Where to put water service shutoff valve?

I have steel pipe to the street water meter. Leaks. Replace with PEX. Ok, but what to do about the shutoff valve? Current system has a gate valve adjacent to the foundation on the outside.
I've had a number of phone discussions about installing the system. One guy said he'd just put a shutoff valve in a similar placement. I can't imagine how that's done.
If the hole is drilled horizontally and the pipe is pulled from the crawl space out to the water meter, how do you insert the valve? It might be quite deep. Putting the valve under the house won't work. That area is not easily accessible.
Do I really need a shutoff valve? I've been using the water meter shutoff valve. It's easier than cleaning the spiders out of the local one. Since I haven't turned it in 30 years, I was afraid of making it leak anyway.
I'll call for some bids tomorrow, but I'd like a better understanding of my options when I discuss it with them.
Thanks, mike
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X.

Is that how they are doing it? I've never seen horizontal drilling done for a typical residential water line. Usually it'a a small trench via ditch witch or similar.

It has to be below the frost line. How deep is the existing valve?

One issue would be if it's required by code or not. The other would be if the meter is always accessible, ie it doesn't get buried in snow? Where is it, inside? Outside? My first choice would always be to have a shutoff that is easily accessible in the house itself. How easy or hard it is to do that depends on your particular circumstances.
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On 05/27/2013 11:07 AM, mike wrote:

I'd put it inside the house in the basement. I wouldn't delete it as it is having two valves for redundancy is a Good Thing.
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On 5/27/2013 8:07 AM, mike wrote:

I have several gate valves in my irrigation system. Use one to take water from the domestic wellhead. They never completely shut off the water. They might when new, but after a year or so, will leak.
Use a ball valve for a complete shut off. Gate valves are useful for adjusting flow, not shutting off.
Paul
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mike wrote:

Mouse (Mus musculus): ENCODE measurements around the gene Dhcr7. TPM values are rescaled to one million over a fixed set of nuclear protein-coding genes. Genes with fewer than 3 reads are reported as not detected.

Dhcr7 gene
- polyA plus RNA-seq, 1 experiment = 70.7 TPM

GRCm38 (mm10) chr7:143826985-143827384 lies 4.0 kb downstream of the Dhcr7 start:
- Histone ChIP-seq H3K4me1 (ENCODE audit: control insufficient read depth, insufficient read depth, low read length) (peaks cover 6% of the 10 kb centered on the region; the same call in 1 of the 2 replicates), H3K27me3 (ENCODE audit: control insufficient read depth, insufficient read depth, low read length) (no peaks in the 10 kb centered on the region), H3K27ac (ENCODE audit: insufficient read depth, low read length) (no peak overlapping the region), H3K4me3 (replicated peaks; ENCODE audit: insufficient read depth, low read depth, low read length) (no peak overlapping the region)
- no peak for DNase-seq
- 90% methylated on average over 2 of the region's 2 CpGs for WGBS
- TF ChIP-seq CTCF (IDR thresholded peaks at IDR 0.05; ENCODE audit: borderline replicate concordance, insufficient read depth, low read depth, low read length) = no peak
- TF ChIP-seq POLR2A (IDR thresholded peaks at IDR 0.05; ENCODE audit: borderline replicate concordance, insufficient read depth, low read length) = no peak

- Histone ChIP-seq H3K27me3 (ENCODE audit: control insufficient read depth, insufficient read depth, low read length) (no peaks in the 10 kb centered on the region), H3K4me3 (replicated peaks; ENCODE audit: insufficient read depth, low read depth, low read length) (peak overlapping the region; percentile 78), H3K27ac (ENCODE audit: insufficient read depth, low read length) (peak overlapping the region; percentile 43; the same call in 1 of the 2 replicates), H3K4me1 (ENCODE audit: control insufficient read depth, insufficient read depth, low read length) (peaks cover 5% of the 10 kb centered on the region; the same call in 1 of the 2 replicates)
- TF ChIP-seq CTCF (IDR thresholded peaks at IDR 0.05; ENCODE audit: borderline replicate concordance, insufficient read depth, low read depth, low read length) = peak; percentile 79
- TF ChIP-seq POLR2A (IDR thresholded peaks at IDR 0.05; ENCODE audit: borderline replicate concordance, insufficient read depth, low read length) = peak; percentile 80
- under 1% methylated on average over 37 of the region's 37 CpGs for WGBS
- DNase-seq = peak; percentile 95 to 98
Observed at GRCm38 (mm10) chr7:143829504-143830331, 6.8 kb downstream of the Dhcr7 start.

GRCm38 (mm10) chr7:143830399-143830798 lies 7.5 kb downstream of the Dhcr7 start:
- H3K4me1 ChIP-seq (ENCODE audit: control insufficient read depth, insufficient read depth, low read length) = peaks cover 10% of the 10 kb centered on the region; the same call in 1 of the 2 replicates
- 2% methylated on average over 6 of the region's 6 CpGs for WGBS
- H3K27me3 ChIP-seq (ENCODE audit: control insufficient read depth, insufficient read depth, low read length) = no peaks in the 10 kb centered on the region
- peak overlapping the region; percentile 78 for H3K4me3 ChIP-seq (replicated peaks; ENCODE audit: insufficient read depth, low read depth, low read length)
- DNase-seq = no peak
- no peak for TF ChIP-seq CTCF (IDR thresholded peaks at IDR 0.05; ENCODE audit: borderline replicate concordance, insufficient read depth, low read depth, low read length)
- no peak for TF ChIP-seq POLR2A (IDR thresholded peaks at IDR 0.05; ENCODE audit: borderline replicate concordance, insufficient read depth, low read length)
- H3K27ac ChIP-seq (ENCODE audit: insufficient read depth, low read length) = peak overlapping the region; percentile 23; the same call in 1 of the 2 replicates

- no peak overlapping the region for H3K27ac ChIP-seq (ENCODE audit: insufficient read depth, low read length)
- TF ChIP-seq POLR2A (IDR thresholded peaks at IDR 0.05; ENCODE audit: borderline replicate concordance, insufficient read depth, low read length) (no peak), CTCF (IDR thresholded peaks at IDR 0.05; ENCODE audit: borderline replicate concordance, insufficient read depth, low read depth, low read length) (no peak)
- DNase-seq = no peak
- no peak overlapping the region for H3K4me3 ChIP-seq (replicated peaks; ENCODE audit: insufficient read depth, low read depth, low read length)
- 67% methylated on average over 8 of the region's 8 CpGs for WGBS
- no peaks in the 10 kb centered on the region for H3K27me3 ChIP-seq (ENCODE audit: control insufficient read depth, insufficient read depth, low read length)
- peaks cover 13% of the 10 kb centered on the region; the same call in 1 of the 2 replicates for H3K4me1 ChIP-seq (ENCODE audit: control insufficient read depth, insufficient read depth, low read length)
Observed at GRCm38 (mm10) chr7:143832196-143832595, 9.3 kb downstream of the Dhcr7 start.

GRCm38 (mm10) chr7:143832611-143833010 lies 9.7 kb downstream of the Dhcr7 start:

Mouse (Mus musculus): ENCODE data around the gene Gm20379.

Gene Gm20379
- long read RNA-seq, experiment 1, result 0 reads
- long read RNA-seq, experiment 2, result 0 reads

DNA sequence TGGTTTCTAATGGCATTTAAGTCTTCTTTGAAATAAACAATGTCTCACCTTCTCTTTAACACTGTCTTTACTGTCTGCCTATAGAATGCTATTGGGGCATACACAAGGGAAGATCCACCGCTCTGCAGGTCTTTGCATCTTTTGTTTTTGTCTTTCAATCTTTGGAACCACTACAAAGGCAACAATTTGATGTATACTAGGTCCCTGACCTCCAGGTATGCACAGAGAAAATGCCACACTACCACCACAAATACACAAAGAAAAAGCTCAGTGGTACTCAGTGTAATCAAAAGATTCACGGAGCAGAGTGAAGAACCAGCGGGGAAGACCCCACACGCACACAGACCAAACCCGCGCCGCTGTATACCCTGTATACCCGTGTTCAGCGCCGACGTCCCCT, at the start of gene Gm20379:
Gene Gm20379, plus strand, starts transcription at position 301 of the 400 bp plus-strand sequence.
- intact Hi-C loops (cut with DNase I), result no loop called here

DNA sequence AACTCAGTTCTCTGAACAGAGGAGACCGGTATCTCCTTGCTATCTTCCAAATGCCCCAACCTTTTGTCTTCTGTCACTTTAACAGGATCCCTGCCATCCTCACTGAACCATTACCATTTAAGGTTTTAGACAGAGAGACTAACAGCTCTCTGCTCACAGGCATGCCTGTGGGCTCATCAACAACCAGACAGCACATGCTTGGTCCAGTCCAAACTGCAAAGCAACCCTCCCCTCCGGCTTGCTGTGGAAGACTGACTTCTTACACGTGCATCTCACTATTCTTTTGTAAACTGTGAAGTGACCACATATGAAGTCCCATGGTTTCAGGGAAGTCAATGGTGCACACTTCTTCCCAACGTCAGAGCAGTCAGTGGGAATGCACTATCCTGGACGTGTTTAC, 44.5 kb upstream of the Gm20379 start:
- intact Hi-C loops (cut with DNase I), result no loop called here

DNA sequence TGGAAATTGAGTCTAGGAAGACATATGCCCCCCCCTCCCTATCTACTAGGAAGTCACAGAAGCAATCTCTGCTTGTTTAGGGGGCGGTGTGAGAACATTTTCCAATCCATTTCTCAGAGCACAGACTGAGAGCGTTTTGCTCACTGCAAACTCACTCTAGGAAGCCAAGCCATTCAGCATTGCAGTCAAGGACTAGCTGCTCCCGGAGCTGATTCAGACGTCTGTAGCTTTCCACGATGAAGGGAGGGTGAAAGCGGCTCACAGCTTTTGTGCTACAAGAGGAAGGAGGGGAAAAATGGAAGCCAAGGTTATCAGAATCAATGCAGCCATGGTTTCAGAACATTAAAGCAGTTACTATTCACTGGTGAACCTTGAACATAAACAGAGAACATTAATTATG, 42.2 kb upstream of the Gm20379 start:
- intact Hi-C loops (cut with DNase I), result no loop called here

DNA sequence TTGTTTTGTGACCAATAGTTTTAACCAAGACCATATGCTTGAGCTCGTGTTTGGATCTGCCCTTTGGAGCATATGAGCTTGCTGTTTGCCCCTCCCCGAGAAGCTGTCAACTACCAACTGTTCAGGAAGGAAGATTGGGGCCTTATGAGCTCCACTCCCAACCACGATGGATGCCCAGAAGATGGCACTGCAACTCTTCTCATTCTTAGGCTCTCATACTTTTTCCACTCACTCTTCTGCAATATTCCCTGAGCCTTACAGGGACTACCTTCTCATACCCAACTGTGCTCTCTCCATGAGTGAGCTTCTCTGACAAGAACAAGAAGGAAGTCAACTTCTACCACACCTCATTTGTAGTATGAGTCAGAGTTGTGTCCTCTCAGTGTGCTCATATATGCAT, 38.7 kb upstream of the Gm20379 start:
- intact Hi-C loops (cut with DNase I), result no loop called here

Since you said the water line comes into the crawl space, my guess is that anyone who is replacing the water line is going to dig a trench outside to do it -- and not try to tunnel through the dirt. You may be thinking of those systems that people sometimes use for replacing sewer lines by tunneling through the existing line and not digging a trench. And, since you have a crawl space and not a basement, the water line doesn't seem like it could be very far down.
Where are you located -- in terms of climate and possible frost line depth?
As you said, using the shutoff valve at the meter is one option. But, you should add at least one more shutoff somewhere in the line, in my opinion, since the new line has to be connected somewhere to the old line. You could either add the new valve in the crawl space, outside, or wherever. And, yes, a ball valve is what people use as far as I know. Use a ball valve with a waste port so you can drain the line if you need to do plumbing work in the future or may need to winterize the property at some point in time.
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On 5/27/2013 3:53 PM, TomR wrote:

Well, the devil is in the details. I'm in Oregon near Portland. The water meter is in a box just below ground level. Pipe is about a foot down. The entrance into the crawlspace and valve are about a foot down. It's on a small slope, so the pipe is 24" down in the middle. Been here 40 years with no freezing issues. I think the code says minimum 18" down, but everybody I talked to says 24".
Yes, they do bore horizontally under the lawn and pull the pex back thru. Watched 'em do it for my neighbor. He had to go under the driveway and didn't have a choice. I can have it bored for $400 or spend $175 to rent a ditch witch and spend all day praying that I don't hurt myself doing something I have no experience with. The boring decision is a no-brainer.
Putting a shutoff valve under the house won't help in an emergency. Have to empty out the closet, crawl down under the house, over the heating ducts to get to it. Valve at the meter is always easy to get at. Just a matter of whether code allows it. I've got shutoff valves at all the sinks and laundry. Dishwasher is about the only thing that I can't shut off from inside.